Within this simple model of the universe, light permeates each and every one of the 202 clusters, or domains or doublings, or groups, or notations, or sets. At the one second mark, as one might expect, the doubling of Planck Length approximates the distance light travels within a second. These figures along line 10 are all approximations, however, within .1% of the laboratory defined speed of light in a vacuum. It would appear that this simple calculation, in some manner of speaking, encourages our simple logic within this chart and model.

Further, one might now hedge a guess that every domain uniquely defines a bit of who we are. And, being a bit more speculative, one might say that each domain is more richly defined as the universe continues its expansion into what we might poetically call the infinite harmonies of life.

So, let there be Light!


Observations & Questions: The simple equation comes right out of Max Planck’s 1899 work when he first defined Planck Time, Planck Length, Planck Mass and Planck Charge. Divide each notational value of Planck Length (space) by that same notational value of Planck Time and you will always approximate the speed of light every moment along the way right from the very first moment of time.

In 2019, the SI unit for Planck Length was defined as 1.616299(38)×10−35 meters, Planck Time was defined as 5.391247(60)×10−44 seconds. Divide Planck Length by Planck Time. It equals 299,792,422.79 meters/second. Prior to 2019, the SI units for Planck Time was 5.39106(32)×10−44 seconds and Planck Length, 1.616255(18)×10−35 meters (299, meters/second).

The scientific community ignored Planck’s equations for over 100 hundred years; we are looking for any studies regarding the place and importance of this equivalence.  Do you know of anybody who has studied it in depth?  Our Google and ArXiv searches have not given us much satisfaction.  Contact…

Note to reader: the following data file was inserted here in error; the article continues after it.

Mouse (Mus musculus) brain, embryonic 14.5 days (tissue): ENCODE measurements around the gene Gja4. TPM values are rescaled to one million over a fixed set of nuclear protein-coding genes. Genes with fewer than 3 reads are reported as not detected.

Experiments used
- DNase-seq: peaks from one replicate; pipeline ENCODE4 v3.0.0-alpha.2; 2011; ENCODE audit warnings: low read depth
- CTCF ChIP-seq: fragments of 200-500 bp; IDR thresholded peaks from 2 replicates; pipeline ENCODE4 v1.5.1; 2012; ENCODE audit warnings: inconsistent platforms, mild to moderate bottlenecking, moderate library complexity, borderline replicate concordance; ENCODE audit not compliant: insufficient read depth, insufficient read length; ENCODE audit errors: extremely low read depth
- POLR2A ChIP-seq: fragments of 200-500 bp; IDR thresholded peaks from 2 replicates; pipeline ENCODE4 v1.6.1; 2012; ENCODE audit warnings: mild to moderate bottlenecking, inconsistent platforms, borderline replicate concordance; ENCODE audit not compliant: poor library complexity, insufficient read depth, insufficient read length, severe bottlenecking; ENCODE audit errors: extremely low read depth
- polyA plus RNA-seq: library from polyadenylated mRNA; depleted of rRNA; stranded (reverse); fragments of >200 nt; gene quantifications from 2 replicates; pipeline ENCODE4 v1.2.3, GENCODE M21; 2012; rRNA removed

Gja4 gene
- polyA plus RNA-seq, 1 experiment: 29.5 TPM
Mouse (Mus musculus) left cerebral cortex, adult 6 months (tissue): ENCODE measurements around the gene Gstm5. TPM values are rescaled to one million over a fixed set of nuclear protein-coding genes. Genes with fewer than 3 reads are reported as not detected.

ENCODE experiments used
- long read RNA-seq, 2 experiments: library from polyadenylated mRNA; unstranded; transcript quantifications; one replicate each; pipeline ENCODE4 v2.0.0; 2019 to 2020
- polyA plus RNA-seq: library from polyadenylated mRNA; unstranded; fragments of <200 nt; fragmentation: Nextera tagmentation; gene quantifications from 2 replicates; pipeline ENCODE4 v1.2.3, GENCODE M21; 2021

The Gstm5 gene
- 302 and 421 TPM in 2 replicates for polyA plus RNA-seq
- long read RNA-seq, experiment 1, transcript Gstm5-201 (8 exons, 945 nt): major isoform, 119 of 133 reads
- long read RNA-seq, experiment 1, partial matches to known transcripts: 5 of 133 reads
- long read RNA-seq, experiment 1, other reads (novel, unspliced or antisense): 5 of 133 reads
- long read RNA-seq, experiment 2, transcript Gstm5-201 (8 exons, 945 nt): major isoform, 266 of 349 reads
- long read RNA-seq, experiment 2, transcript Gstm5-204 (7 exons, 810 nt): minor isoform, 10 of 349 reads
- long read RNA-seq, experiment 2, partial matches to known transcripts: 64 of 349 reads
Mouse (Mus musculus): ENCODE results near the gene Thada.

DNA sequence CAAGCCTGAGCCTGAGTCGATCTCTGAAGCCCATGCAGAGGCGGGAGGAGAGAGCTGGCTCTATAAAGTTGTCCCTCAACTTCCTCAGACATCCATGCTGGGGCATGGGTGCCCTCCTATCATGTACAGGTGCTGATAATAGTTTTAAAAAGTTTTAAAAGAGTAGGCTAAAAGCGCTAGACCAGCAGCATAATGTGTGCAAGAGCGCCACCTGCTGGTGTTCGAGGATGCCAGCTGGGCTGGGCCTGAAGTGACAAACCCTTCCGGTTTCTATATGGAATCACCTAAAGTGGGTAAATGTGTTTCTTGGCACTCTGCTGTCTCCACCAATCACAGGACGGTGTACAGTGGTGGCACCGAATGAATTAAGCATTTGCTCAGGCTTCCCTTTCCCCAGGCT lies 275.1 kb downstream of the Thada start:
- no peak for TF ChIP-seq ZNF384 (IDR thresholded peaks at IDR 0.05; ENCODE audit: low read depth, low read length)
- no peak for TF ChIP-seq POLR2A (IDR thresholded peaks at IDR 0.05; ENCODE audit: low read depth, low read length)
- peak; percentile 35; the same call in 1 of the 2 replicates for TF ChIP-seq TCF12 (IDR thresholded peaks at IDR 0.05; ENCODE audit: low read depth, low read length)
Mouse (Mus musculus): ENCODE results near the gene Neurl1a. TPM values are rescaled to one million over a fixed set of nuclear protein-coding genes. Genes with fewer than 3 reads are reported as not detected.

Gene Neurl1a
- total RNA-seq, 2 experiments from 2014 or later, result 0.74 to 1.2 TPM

Einstein showed us how light, space and time are inextricably woven. All of these numbers open a path to tell us so much more.  Although the simple logic goes right back inside the very definition of Planck Time and Planck Length, it appears that this simple equation hasn’t been verbalized, articulated and studied at any point within our academic or intellectual history. We’ll continue our search, but can you help?

This universe is enveloped with light.

Sunrise over the Atlantic Ocean

Mostly non-visible yet penetrating everything, everywhere for all time, within our model, here is a primordial carrier frequency once thought of as the ether. Notwithstanding, this formal definition, also involves the gravitational constant and the Planck Mass which is also a physical constant.  We believe that this Planck scale is quite unlike any definition heretofore given by the academic-and-scholarly community in that it is defined by all the dimensionless constants that define our Planck base units.  More

So, we say, “Yes, let there be light…”     More

 •  An Integrated View of the Universe  •  Center for Perfection Studies  •  The Big Board–Little Universe  •

Planck Time
Planck Length Planck Time